Cambodia – It was an offer he could not refuse: an easy job abroad, a decent salary, and even the opportunity to live in a posh hotel with his personal trainer. When Yang Weibing saw an advertisement for the role of a phone salesman in Cambodia, he immediately agreed. The 35-year-old Taiwanese did not work well as a massage therapist and needed to support his parents after his father suffered a stroke.
A few weeks later, Weibing boarded a plane to Phnom Penh. When he reached the Cambodian capital, he was met by several men who drove him to a nondescript building on a deserted road, not quite the luxurious hotel shown in the photos sent by the hiring agent.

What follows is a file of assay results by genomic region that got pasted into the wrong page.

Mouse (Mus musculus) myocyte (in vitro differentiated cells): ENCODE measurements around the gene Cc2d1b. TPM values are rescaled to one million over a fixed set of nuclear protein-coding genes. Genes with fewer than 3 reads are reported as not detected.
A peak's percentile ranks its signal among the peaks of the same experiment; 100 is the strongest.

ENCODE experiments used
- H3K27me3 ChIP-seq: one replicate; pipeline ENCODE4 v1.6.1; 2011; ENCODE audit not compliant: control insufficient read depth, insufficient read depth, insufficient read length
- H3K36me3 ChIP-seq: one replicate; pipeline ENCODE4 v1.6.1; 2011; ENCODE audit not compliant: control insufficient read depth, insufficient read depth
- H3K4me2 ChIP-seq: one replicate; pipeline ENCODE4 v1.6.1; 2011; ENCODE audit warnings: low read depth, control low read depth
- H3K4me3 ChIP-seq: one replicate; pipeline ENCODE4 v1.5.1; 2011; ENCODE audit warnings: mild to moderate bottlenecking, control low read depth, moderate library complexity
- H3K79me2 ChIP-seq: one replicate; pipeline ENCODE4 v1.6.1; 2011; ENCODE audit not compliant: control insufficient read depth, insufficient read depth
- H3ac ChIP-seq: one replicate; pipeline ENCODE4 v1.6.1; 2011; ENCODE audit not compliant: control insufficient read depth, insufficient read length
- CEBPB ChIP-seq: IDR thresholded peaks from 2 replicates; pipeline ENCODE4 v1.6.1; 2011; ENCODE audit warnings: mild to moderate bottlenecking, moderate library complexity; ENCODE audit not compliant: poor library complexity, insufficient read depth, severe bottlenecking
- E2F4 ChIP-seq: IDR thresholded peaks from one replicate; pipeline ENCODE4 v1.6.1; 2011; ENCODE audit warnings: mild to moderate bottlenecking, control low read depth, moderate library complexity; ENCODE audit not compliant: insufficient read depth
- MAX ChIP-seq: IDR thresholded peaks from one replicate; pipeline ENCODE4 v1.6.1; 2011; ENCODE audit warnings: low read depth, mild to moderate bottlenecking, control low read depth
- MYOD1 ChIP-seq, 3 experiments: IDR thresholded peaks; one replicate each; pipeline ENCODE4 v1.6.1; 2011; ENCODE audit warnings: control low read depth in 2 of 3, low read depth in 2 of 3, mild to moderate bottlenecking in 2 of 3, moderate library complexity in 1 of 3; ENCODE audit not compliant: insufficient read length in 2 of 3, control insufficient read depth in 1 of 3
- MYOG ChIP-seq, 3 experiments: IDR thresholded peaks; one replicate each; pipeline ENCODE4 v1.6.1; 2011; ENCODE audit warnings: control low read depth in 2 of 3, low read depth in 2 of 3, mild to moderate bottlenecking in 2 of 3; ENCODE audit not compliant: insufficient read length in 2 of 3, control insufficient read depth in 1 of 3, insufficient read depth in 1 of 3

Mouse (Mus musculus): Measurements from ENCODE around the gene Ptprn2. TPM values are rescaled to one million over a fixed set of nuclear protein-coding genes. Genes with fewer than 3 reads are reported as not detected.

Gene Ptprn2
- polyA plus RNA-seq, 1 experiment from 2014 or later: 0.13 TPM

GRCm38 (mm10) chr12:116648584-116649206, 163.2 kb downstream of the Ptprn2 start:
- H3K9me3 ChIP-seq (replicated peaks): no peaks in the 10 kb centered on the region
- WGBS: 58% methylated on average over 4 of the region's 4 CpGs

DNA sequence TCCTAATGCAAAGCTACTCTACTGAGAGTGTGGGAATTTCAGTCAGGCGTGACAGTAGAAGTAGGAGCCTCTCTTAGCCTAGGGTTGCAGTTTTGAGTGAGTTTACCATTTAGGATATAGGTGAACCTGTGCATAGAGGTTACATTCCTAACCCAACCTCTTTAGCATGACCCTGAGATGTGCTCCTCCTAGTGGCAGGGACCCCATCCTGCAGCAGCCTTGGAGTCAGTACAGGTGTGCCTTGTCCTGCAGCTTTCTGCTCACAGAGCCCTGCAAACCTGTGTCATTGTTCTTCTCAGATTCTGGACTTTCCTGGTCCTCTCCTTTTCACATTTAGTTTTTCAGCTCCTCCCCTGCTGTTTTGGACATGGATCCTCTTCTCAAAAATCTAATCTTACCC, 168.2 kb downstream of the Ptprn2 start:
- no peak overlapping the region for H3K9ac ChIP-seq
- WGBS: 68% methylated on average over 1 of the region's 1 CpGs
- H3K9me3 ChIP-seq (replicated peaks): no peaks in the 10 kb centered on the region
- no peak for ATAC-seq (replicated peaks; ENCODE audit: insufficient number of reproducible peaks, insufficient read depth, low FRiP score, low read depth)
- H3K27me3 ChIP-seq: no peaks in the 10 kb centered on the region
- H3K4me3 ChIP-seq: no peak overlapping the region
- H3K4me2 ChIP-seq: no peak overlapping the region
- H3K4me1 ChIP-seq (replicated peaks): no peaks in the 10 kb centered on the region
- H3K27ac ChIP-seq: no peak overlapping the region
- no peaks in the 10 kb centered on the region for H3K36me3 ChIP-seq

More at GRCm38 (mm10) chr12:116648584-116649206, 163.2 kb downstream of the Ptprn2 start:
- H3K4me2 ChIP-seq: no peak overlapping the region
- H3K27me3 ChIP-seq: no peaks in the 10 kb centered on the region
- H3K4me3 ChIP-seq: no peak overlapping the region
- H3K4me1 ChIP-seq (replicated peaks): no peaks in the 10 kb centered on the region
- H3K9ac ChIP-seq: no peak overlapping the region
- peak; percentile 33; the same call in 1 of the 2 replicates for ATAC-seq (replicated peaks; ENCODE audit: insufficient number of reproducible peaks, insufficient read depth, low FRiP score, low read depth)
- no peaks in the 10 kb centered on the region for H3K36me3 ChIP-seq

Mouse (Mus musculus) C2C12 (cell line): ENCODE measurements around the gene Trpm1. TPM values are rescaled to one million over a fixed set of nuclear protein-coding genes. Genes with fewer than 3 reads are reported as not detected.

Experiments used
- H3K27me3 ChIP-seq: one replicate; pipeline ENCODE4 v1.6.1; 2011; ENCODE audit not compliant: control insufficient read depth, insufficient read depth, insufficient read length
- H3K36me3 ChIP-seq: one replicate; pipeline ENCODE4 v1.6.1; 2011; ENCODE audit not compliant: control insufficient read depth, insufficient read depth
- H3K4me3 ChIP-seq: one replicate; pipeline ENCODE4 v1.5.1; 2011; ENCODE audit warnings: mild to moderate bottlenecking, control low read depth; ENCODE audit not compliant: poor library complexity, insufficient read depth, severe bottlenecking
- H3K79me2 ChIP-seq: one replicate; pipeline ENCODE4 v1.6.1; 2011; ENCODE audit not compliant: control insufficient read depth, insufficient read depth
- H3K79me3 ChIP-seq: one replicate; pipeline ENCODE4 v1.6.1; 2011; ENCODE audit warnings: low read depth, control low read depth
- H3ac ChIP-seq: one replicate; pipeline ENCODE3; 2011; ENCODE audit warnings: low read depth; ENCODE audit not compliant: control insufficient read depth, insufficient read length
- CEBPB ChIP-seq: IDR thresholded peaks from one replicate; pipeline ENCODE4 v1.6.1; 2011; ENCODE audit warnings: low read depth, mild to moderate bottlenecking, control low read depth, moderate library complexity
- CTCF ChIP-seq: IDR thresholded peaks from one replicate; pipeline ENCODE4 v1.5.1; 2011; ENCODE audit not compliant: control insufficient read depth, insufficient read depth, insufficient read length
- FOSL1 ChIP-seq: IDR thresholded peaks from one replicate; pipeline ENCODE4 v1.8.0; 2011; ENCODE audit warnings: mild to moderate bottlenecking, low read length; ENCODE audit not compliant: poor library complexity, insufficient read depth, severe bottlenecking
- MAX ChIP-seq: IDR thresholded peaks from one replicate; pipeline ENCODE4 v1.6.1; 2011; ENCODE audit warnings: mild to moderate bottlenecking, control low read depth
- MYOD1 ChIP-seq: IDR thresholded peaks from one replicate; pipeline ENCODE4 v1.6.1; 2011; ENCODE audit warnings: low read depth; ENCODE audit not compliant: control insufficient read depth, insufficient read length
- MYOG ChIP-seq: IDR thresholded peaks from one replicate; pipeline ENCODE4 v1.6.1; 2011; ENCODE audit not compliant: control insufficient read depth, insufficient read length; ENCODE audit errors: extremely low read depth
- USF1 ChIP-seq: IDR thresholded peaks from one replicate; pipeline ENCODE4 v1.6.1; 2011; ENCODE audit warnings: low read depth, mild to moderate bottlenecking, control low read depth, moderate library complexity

His passport was taken away from him – in order to deal with the documents, they said. He was shown a small bare room, his new home. And one more thing, the men said: you can never leave the territory.
Victims are encouraged to pay “debts” to the scam centers if they want to leave – essentially a huge ransom – or risk being sold to another scam center. In Chi Ting’s case, his family managed to scrape together $2,600 (£1,600) to buy his freedom. Those who cannot afford it are left with no choice but to attempt a dangerous escape.
In one highly publicized case last month, more than 40 Vietnamese imprisoned in a Cambodian casino broke out of their camp and jumped into a river in an attempt to swim across the border. A 16-year-old teenager died when he was swept away by the current.
While Cambodia has become a major hub for scammers, many have also sprung up in the border towns of Thailand and Myanmar. Most of them are reportedly owned or linked to the Chinese. The companies often serve as fronts for Chinese crime syndicates, the rescue and advocacy group Global Anti-Scam Organization (Gaso) said.